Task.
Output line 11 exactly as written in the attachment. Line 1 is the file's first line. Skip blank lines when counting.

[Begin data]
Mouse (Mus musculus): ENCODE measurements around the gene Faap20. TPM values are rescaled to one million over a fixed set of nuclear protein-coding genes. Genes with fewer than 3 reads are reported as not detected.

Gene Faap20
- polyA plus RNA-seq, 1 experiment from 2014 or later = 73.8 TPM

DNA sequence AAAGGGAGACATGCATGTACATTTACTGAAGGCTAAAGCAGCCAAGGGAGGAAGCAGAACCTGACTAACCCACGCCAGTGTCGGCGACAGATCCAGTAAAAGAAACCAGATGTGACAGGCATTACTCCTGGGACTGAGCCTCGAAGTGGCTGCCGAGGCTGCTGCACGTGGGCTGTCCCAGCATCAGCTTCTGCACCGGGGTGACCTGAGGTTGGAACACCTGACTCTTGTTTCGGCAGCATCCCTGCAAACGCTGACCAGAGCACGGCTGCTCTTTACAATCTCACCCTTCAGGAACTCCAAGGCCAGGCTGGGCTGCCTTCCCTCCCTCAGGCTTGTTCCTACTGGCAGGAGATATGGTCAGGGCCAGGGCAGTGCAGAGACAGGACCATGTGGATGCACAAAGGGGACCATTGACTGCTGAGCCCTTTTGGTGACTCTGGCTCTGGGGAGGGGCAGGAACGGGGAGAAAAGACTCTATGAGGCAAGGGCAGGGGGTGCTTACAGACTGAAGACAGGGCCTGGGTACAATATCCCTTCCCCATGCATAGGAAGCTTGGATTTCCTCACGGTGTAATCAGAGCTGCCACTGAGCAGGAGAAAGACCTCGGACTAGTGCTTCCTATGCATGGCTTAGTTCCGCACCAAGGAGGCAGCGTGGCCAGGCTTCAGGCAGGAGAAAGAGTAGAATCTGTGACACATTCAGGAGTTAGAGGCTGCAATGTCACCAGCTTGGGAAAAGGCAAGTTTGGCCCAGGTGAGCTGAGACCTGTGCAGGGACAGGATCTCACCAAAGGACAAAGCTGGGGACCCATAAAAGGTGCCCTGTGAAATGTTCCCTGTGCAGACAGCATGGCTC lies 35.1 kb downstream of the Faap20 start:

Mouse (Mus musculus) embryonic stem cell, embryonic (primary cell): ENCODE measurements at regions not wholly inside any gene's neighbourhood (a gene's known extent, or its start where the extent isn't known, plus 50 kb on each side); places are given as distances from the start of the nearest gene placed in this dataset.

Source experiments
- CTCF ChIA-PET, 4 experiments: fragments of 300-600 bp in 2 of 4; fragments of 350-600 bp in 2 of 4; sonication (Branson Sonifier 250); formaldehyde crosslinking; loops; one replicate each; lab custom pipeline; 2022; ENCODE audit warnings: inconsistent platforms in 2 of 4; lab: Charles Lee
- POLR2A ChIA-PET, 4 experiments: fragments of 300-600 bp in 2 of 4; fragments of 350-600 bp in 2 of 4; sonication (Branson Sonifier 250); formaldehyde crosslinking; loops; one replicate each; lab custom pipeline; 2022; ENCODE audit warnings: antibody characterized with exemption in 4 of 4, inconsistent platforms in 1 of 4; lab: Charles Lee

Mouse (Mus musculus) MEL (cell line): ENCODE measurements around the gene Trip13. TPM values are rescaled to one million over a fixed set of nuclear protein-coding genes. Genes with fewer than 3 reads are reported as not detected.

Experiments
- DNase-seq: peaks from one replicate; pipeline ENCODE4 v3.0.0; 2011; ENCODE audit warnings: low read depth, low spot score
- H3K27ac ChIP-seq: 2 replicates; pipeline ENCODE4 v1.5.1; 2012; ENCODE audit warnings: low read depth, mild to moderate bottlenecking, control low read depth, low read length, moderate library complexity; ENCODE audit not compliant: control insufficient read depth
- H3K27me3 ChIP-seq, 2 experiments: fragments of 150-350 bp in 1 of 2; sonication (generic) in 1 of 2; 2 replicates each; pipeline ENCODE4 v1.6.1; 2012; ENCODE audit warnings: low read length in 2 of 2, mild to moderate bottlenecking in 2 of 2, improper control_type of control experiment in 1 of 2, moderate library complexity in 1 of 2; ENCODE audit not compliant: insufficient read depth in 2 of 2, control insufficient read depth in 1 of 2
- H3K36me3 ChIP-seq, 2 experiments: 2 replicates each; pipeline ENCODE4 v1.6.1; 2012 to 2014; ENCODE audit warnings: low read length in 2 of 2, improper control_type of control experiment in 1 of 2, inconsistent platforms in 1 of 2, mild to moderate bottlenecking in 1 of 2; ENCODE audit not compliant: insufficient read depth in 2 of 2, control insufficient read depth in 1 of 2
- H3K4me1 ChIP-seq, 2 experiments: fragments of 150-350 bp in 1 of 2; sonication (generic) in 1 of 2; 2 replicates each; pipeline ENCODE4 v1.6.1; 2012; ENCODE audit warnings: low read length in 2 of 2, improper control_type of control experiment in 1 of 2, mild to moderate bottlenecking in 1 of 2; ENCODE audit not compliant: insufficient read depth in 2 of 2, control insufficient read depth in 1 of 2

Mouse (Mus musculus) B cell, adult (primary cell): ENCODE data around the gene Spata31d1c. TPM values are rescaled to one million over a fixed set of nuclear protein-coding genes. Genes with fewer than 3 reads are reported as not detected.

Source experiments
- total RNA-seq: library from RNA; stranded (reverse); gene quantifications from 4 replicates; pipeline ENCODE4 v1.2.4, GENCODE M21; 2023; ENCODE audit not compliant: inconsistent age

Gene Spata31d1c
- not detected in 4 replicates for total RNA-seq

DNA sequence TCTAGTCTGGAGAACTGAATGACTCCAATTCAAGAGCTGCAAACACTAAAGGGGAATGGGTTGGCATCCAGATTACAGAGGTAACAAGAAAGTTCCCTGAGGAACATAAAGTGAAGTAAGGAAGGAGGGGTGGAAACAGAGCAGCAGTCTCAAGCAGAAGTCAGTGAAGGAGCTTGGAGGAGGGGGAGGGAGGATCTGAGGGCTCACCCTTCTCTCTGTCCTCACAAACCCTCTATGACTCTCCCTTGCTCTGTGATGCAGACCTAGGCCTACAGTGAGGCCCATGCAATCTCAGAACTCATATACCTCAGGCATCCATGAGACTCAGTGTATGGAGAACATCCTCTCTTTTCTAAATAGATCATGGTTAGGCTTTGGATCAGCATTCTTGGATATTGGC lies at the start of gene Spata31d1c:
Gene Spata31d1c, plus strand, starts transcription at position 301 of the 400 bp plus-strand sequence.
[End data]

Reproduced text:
- DNase-seq: peaks from one replicate; pipeline ENCODE4 v3.0.0; 2011; ENCODE audit warnings: low read depth, low spot score